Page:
Security requirements for SCTP-based end-to-end transport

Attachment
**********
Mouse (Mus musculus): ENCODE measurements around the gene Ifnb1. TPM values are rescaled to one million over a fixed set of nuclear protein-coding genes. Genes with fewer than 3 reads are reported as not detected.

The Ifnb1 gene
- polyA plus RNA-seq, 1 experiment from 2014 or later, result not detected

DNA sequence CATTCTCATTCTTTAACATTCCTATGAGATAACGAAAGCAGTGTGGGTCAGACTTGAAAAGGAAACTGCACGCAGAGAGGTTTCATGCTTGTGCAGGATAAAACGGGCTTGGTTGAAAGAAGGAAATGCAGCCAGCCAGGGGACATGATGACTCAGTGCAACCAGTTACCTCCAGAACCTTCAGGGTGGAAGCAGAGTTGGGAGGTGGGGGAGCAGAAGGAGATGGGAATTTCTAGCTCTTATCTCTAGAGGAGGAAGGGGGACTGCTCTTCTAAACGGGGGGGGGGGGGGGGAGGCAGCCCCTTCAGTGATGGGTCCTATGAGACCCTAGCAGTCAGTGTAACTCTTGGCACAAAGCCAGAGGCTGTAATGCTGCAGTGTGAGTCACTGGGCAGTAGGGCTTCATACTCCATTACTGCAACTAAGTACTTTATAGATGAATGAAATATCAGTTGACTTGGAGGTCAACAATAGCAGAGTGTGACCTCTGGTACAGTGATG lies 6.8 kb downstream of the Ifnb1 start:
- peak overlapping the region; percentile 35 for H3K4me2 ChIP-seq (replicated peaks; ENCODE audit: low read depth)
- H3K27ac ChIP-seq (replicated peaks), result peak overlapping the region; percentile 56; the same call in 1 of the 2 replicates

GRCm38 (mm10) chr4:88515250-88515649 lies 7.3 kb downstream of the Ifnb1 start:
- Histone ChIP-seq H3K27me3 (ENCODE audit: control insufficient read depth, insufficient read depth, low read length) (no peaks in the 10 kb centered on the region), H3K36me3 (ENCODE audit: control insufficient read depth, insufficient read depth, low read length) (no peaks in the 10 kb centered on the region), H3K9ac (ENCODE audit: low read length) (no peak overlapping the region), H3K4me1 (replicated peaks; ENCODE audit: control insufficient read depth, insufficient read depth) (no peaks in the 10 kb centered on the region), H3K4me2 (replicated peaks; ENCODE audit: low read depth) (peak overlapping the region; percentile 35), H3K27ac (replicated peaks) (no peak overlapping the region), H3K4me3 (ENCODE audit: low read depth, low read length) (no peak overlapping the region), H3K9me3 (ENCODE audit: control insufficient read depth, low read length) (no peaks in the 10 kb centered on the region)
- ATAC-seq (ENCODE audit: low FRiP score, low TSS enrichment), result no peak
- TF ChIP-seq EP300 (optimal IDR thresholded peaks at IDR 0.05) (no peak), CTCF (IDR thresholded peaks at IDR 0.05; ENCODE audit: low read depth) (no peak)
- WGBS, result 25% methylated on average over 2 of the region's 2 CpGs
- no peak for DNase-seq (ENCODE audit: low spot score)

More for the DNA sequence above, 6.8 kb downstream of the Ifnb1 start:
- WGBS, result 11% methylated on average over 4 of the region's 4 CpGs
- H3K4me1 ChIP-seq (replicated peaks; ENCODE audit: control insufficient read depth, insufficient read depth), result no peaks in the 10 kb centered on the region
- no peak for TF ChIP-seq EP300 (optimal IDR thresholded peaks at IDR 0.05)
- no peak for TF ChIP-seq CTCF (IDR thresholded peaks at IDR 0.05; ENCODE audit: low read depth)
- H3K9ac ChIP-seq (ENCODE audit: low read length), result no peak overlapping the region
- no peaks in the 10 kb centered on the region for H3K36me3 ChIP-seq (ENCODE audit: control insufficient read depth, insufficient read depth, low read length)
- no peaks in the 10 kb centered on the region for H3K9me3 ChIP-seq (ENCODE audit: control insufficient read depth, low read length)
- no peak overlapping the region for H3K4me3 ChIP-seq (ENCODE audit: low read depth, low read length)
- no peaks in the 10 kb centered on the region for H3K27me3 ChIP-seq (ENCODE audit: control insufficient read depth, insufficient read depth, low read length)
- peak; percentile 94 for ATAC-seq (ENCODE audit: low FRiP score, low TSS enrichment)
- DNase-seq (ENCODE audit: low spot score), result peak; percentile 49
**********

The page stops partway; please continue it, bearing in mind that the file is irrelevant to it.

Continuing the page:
The Signaling Transport Working Group (Sigtran) of IETF targets the use of SCTP as underlying transport protocol for the transfer of SS7 signaling data [Ong et al., 24]. Moreover, the Reliable Server Pooling (RSerPool) working group of the IETF is also relying on SCTP transport when defining an architecture [Dreibholz, 4; Tüxen et al., 36] and protocols for the management of high-availability server pools. Within both groups, resulting security issues are being discussed and described in the drafts [Loughney et al., 18] and [Stillman et al., 34], respectively. There is a consensus that security services must be implemented for the protection of the core elements and protocols of both of the above mentioned architectures, among these peer authentication, integrity of data transmission and in some cases also privacy through encryption. Since an implementation of security services is bound to rely on security protocols already standardized within the IETF, and to leave these protocols untouched, solutions for their implementation include, as mentioned in [Loughney et al., 18; Stillman et al., 34], use of TLS (cf. [Dierks and Allen, 3]) or IPsec (cf. [Kent and Atkinson, 14]). See section 3 for more details on these protocols. Within the IETF, SCTP is being discussed as transport protocol for many other applications. Clearly, many candidate protocols for SCTP transport such as Diameter, SIP or iSCSI have an obvious need for protection (authentication, privacy, etc.) in many usage scenarios. In order to fully exploit the advanced SCTP features, security solutions must be tailored to the rather heterogeneous needs of the various application scenarios. 2.1. Specific security requirements for Sigtran protocols The term Sigtran refers to the Signaling Transport Working Group of IETF and the protocols standardized therein. These protocols can be used to transport SS7 telephony signaling data between telephone switches of network operators, or between customer premises equipment and network service providers (cf. [Ong et al., 24]). SS7 networks and their security traditionally rely strongly on the fact that access for end-users is not possible and that they operate within a closed, monitored and strongly regulated environment. These networks must adhere to national and international standards. SS7 transport over IP networks needs to be as secure as traditional, TDM-based signaling transport based on the SS7 Message Transfer Part (MTP), and must provide similar performance. Since there is not yet an international standard for security mechanisms that can protect the protocol stacks defined by the IETF, e.g., M2PA [George et al., 7], M2UA [Morneault et al., 23], M3UA [Sidebottom et al., 27], or SUA [Loughney et al., 17], the Sigtran group has started to discuss security considerations for Sigtran protocols in [Loughney et al., 18]. This document analyzes the common threats to the Sigtran protocols, and makes recommendations as to which security mechanisms nodes supporting Sigtran based communication should implement in order to guarantee a minimum security level. All Sigtran protocols use SCTP as transport, and the goal is a sufficient end-to-end security. This can be achieved by deploying either one of the standard solutions described in section 3, namely TLS over SCTP or SCTP over IPsec.